During an interview with the BBC in 1959, Bertrand Russell was asked about his efforts campaigning for the abolition of nuclear weapons. Some things, I think, are self-evident, and the desirability of avoiding a nuclear holocaust is one of them. Advocating for the elimination of genocidal weaponry should require very little further justification, but Russell was courteous and responded by saying, "I can’t bear the thought of many hundreds of millions of people dying in agony, only and solely because the rulers of the world are stupid and wicked."
The actions of the "stupid and wicked" are on display in Eastern Europe, and they have provided fresh inspiration for talk of nuclear war. The commander of US Strategic Command recently said, "this Ukraine crisis that we’re in right now, this is just the warmup," and "the big one is coming." During a fundraising event, Joe Biden alluded to Russia’s willingness to use nuclear weaponry, saying Putin is "not bluffing" when he insinuates he would do so. The Russians and the Americans are both conducting war games in Europe, simultaneously rehearsing the use of nuclear weapons. Both feel it necessary to have a trial performance for actions that would likely extinguish human life if they ever enacted these performances.
If someone wished to apportion blame for the crisis in Ukraine, it would be distributed among many entities; the ranks of the "stupid and wicked" are rather swollen. The Russian state started a war of aggression, violating the UN Charter and committing "the supreme international crime," as the Nuremberg Tribunal described it. Within the context of this quintessential war crime, they’ve committed others. They conducted fraudulent referendums in four Ukrainian oblasts and used the results as a pretext to extend Russian sovereignty into those regions. And Russian officials have made repeated insinuations about the use of nuclear weapons.
The American role in creating the conditions that led to the current crisis shouldn’t be ignored, and the American refusal to pursue a diplomatic settlement cannot remain unchallenged. In an interview published a month into the invasion, Chas Freeman, a former US diplomat, encapsulated the Biden administration’s policy by saying the US was willing to fight Russia "to the last Ukrainian." Advancing perceived American geopolitical interests are prioritized over the well-being of Ukrainians, which should be unsurprising to those without a naïve view of how states function.
The Biden administration has acted in opposition to a diplomatic settlement to the conflict since before the invasion in February. During an interview with a foreign policy website called War on the Rocks, Derek Chollet, a counselor to Secretary of State Antony Blinken, confirmed the American’s unwillingness to discuss the extension of NATO into Ukraine in the lead-up to the invasion. He called the potential inclusion of Ukraine in NATO a "non-issue," which is a rather flippant way to treat Russia’s security concerns.
There was a clear lack of convergence between the administration’s publicly stated position and that which they adhered to privately: during an interview with Fareed Zakaria on March 20th, the Ukrainian President spoke about his desire for clarity about Ukraine’s future in NATO. He said, "I requested them personally to say directly that we are going to accept you into NATO in a year or two or five, just say it directly and clearly, or just say no." The Biden administration told him that "you’re not going to be a NATO member, but publicly, the doors will remain open."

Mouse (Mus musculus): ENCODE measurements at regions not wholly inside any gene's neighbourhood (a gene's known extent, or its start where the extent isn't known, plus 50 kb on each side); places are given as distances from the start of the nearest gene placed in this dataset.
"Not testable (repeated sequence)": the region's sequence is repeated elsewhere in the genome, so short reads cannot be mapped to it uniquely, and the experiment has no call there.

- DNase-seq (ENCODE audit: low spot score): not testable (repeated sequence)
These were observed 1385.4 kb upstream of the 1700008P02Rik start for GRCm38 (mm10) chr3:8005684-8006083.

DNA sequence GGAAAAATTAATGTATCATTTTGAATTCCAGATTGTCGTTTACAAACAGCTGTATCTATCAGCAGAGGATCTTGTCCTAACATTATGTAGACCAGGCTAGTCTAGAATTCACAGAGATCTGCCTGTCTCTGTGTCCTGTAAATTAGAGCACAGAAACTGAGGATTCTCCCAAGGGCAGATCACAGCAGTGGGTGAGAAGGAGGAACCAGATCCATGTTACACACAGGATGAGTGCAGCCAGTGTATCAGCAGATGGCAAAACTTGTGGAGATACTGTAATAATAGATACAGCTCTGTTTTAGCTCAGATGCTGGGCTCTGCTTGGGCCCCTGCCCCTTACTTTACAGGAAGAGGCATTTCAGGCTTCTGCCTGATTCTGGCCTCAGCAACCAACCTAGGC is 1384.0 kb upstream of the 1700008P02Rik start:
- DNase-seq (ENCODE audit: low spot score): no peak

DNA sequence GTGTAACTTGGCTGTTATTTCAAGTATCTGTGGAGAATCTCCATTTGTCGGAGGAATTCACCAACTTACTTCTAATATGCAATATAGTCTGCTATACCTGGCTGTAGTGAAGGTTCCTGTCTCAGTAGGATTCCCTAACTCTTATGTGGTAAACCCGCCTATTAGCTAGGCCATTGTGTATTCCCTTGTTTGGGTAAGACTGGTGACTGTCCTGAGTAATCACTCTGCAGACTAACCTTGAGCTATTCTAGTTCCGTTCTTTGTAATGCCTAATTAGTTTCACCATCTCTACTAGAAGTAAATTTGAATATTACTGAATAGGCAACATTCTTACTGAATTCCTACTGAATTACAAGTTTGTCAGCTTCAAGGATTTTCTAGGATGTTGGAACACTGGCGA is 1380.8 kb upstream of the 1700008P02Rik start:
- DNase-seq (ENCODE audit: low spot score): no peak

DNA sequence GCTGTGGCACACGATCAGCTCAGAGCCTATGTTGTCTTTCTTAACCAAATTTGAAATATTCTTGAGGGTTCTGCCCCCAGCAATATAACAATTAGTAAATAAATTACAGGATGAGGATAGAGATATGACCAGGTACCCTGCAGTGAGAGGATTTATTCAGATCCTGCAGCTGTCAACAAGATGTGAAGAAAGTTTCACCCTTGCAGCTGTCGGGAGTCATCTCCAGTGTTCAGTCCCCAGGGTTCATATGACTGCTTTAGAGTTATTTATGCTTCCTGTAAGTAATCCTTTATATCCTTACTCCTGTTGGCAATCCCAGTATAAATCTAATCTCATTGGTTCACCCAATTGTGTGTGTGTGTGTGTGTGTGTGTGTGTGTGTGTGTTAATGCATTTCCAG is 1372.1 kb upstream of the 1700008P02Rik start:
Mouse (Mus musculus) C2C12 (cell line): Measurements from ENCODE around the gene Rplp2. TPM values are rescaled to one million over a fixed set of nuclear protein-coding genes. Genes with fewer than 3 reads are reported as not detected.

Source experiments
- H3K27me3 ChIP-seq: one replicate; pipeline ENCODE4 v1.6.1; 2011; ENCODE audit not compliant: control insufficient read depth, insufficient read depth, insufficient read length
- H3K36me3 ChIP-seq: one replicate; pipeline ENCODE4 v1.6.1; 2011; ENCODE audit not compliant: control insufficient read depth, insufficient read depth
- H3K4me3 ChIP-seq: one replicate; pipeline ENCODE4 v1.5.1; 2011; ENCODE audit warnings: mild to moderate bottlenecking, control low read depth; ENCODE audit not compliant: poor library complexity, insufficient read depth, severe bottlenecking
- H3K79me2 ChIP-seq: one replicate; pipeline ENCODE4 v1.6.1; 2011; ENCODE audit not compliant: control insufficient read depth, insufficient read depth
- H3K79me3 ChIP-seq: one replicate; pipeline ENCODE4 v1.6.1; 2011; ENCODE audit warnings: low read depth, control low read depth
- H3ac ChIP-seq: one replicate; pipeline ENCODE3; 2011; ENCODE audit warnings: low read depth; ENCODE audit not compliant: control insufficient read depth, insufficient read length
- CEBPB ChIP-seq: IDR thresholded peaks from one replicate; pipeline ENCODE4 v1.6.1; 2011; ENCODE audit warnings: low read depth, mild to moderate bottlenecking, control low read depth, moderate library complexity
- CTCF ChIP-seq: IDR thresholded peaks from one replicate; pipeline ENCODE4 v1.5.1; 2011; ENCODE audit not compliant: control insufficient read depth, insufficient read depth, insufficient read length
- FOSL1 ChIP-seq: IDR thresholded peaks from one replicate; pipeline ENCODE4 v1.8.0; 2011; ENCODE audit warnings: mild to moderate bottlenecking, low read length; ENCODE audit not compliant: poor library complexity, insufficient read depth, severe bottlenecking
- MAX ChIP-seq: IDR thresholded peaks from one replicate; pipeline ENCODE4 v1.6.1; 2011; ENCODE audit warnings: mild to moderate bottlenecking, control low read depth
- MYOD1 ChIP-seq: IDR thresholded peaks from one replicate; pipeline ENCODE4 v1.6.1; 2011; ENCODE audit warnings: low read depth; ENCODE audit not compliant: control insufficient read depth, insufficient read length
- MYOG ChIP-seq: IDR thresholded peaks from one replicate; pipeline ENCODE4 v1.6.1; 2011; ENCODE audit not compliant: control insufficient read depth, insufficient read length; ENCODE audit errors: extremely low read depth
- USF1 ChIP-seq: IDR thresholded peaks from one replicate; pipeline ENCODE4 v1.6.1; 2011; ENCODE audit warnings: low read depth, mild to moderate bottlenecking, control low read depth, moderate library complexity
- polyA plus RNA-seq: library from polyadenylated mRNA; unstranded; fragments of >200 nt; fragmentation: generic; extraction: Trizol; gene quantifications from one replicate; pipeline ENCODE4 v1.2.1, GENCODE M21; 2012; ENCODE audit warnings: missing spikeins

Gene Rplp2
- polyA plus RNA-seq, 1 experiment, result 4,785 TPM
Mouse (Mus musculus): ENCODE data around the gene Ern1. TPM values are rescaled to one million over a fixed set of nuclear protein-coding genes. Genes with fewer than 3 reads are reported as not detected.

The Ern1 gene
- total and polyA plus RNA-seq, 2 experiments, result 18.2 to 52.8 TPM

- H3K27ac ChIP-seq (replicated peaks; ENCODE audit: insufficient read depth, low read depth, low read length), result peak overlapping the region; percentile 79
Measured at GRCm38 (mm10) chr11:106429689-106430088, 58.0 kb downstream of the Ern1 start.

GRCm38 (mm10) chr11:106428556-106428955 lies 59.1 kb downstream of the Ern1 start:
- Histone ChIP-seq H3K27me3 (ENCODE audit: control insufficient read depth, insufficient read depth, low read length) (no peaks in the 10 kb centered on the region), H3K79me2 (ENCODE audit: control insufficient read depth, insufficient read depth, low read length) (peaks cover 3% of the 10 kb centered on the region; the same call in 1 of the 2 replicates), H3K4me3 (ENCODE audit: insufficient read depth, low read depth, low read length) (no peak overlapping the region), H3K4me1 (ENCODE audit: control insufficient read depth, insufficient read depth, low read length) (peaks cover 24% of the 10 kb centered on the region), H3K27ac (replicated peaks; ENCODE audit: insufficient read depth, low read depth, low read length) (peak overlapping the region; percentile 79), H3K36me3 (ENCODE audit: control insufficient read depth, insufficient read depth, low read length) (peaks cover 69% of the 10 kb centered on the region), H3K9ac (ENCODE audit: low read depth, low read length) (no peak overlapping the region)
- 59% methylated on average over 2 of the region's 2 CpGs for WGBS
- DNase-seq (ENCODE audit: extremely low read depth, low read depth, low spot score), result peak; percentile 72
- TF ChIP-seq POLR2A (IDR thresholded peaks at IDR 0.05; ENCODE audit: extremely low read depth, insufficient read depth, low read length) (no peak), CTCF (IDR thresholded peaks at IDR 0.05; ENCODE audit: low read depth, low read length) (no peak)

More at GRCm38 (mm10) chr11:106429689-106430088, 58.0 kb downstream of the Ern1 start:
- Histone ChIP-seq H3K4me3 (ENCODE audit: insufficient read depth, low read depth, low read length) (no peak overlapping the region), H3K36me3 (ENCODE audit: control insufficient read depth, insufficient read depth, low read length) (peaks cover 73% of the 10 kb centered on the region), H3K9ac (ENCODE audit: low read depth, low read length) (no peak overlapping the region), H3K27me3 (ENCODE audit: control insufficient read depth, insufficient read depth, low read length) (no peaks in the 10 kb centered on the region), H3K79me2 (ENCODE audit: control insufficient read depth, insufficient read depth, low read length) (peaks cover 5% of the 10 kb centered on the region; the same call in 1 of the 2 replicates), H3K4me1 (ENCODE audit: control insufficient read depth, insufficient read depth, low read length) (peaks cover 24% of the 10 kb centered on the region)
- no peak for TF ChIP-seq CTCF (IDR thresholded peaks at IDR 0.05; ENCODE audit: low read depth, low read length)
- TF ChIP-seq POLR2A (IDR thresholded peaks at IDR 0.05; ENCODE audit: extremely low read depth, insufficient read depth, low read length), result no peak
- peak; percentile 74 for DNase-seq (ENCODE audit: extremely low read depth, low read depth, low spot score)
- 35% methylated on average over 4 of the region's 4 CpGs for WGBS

Negotiations between Russian and Ukrainian officials occurred in Istanbul starting in late March, and a tentative agreement was reached in early April. The UK Prime Boris Johnson found this objectionable, so he went to Kyiv and told the Ukrainians that the Russians "should be pressured, not negotiated with," and "even if Ukraine is ready to sign some agreements on guarantees with Putin, they are not." The Turkish Foreign Minister later said, "there are countries within NATO who want the war to continue," and "they want Russia to become weaker." Lloyd Austin, America’s Secretary of Defense, further confirmed this by saying, "We want to see Russia weakened to the degree that it can’t do the kinds of things that it has done in invading Ukraine." The spokesperson for the State Department said that "this is a war that is in many ways bigger than Russia, it’s bigger than Ukraine."
The Washington Post published a story saying that "Privately, US officials say neither Russia nor Ukraine is capable of winning the war outright, but they have ruled out the idea of pushing or even nudging Ukraine to the negotiating table." This intolerably misrepresents the American position. The "stupid and wicked" have prevented negotiations from achieving an end to the war; characterizing this as an unwillingness to "nudge" Ukraine towards a diplomatic settlement is an absurd departure from the facts.
The "stupid and wicked" are causing the suffering of millions of Ukrainians because they perceive their imperial interests to be of greater importance than the well-being of human beings, and they’re risking an even greater tragedy considering the nuclear arsenals of the Nations involved. The obscenity of this shouldn’t be missed.
Brendan O’Soro is an independent writer from western Massachusetts. He writes on Substack.